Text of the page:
Chris Hoyt, CXR 7:20
Yeah, but I hear what you’re saying. I mean, we’ve talked to several leaders who’ve never really talked about, you know, this burnout issue is real, as all of us know, but they’re really having to flex new muscles, I think in the last couple of years with regards to managing, and I don’t I don’t know, better phrase for this GC, but but managing the entire employee, right, the entire team member, and listening a little bit more about what’s going on at home are being a little more tolerent, about, you know, background noise or distractions, from work and that that flex schedule, and I think that’s a that is kind of a big deal. And one of one of our favorite leaders, you know, continued to say that, you know, they were kicking off calls in the second round of stay at home, right? In the second year, they were kicking off calls, one on one saying, Hey, how are you? And they give the employee a chance to answer and then they’d say, Okay, but how are you? Right, and sort of an I hate to use this phrase, but sort of double clicking on sort of, you know, getting that employee to talk to them and realize they’re invested in them.

Gaurav Chaubey, Mesh 8:16
I love I love what you say that it was to be honest. And if you’re struggling for a term at Mesh, we call it the whole self, you know, the whole employee, so we call it the whole self. And really, incollusion in general starts from not forcing people unlearning segregating your narrow professional self with, you know, the actual person that you are outside of work, per se. And really knowledge workers and, and the newer generations joining the workforce are kind of demanding that from people because it just doesn’t make sense. And neuroscience will tell you, I won’t throw any more jargon. But neuroscience will tell you it actually over a period of time starts to cause dissonance in your mind and hampers productivity any which way. But to your other point about people kind of starting to realize that they need to kick off zoom calls, by first kind of breaking the ice and starting to get to know people that shouldn’t just be an ad hoc five minutes, top of the meeting conversation to break the ice that actually needs to be a calendarized conversation that every people manager is scheduling with every team member that they care about, that they want to drive growth with, that they that are critical to the performance of the team. And, and this isn’t a new phenomenon. You know, around 2015-2016, when the likes of GE and Adobe, everyone started picking up their traditional annual performance reviews, and throwing it out the window. Everyone woke up and smell the coffee, which is where the role of the manager as a coach really started seeing a lot of prevalence and popularity. And the magic about coaching really is that in order to be an effective coach, you need to coach less and listen more. So two things that I’ve realized are very, very tangible skills that that are lacking, that technology can help kind of scale is number one the art of asking the right questions. And number two, the art or the culture writing everything down. Because both of these put together actually reduce, you know, the time spent in actual in person meetings, increase the quality of asynchronous collaboration. And when you actually spend time in in person meetings, you get to learn about the other person, you’re on the other side of the camera, much, much more than you would ever if you were a traditional manager who was just belting out tasks and reviewing deadlines.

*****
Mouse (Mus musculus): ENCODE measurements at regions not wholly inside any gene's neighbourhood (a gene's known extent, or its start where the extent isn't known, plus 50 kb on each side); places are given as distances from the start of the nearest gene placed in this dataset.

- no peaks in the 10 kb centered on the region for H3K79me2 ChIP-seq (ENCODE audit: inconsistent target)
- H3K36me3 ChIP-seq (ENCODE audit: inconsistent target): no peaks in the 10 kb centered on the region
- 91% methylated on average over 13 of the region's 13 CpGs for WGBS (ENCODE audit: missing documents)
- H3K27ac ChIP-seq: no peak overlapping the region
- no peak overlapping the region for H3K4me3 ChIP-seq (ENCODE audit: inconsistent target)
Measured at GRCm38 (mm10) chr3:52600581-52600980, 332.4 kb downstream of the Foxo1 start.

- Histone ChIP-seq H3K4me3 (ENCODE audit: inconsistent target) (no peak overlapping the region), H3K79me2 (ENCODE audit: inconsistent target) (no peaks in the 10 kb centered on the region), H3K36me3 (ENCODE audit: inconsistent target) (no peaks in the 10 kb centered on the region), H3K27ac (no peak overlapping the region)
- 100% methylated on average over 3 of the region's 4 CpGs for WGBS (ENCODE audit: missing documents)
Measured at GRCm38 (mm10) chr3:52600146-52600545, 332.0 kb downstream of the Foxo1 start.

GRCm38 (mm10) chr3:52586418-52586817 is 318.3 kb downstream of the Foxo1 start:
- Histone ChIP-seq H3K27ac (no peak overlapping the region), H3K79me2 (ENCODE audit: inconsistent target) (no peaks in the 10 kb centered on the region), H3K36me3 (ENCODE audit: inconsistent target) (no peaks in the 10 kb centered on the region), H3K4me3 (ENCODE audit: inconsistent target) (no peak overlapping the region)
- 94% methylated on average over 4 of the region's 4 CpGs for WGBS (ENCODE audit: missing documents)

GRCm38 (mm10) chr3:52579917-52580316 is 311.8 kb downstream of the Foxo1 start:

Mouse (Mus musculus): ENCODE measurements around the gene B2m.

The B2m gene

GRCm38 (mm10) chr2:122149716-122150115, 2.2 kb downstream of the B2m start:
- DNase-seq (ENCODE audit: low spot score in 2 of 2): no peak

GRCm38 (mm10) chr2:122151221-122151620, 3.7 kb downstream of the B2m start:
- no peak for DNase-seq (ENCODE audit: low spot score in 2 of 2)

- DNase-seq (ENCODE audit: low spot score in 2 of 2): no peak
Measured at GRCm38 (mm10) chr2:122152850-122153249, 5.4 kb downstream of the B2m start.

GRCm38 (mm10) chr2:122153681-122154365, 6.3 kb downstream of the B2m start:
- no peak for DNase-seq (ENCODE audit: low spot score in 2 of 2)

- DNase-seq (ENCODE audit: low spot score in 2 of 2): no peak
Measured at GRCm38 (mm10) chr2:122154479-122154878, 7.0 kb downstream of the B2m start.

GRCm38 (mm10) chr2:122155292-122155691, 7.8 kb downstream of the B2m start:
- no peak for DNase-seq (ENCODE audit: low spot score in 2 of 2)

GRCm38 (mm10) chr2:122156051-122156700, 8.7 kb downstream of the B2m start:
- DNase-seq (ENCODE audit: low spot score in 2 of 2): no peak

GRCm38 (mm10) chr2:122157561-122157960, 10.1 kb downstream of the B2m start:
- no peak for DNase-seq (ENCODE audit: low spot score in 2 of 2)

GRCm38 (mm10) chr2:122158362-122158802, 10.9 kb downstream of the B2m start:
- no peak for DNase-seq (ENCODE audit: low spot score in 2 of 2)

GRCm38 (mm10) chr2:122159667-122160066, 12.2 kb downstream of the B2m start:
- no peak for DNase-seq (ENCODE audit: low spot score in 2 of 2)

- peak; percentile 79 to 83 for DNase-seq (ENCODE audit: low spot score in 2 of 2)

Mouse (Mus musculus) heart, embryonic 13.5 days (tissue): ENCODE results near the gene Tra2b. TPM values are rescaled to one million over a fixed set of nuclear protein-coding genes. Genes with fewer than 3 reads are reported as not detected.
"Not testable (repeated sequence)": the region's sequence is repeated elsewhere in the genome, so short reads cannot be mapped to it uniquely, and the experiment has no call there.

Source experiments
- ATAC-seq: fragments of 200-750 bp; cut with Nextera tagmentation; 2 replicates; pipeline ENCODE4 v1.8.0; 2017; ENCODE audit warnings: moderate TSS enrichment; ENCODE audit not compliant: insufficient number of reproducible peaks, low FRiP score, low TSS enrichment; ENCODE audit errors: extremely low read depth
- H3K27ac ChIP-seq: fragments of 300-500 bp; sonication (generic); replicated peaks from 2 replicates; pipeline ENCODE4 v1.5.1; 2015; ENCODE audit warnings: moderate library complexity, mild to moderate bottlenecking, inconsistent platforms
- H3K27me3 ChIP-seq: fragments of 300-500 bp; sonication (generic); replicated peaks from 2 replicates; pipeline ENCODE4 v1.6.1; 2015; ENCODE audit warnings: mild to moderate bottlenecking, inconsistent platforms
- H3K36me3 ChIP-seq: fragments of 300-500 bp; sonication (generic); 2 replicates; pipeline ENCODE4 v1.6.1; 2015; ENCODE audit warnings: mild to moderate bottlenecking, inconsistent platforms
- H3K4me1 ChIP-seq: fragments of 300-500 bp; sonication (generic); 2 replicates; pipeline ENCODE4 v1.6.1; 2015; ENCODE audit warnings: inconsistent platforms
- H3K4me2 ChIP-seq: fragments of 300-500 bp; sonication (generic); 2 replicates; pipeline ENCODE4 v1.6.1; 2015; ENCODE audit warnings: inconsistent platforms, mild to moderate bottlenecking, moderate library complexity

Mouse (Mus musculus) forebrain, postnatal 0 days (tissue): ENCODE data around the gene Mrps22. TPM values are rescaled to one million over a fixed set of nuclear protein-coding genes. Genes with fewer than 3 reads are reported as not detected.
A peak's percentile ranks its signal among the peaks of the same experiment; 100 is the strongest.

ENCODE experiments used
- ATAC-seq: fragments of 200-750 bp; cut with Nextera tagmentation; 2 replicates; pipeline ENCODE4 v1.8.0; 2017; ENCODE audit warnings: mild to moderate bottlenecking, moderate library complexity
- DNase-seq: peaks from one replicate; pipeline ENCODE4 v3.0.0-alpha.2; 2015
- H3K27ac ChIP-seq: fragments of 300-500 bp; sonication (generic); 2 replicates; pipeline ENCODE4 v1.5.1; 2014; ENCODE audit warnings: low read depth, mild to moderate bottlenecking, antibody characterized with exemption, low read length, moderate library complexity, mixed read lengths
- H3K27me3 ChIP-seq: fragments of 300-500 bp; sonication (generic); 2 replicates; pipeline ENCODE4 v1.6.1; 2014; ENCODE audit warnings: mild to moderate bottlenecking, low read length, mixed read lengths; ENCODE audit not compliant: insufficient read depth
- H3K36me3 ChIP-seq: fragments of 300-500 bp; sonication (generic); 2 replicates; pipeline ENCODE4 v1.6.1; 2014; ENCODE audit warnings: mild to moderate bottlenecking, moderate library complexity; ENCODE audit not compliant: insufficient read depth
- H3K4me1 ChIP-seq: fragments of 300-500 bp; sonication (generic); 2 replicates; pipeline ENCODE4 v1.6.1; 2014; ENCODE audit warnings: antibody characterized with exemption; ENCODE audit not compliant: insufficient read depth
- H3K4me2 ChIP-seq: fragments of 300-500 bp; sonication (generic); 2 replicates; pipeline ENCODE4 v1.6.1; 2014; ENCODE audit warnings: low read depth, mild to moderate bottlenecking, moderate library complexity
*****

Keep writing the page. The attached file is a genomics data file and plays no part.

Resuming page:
Chris Hoyt, CXR 10:25
So So GC, you’re talking about, you know, those of us who have ever managed employees know, we don’t really don’t like doing performance reviews, I don’t know any leader who enjoys doing performance reviews, they’re a pain in the ass, they typically stack up towards the end of the year, and then you’re racing or scrambling or your team is racing, you’re trying to write down all the stuff that they feel they did well write down what they feel like they maybe could have done better. And now we’re sort of doubling down on trying to figure out how to manage people whom we don’t see live anymore, and the relationships and the dynamics has changed. But what I also hear you telling me is that the annual performance review is on the outs. Is that Is that am I hearing you right like that, that there’s a big shift coming in, are we truly going to move away from this because it kind of feel like we’ve been saying annual performance reviews are on the outs for years.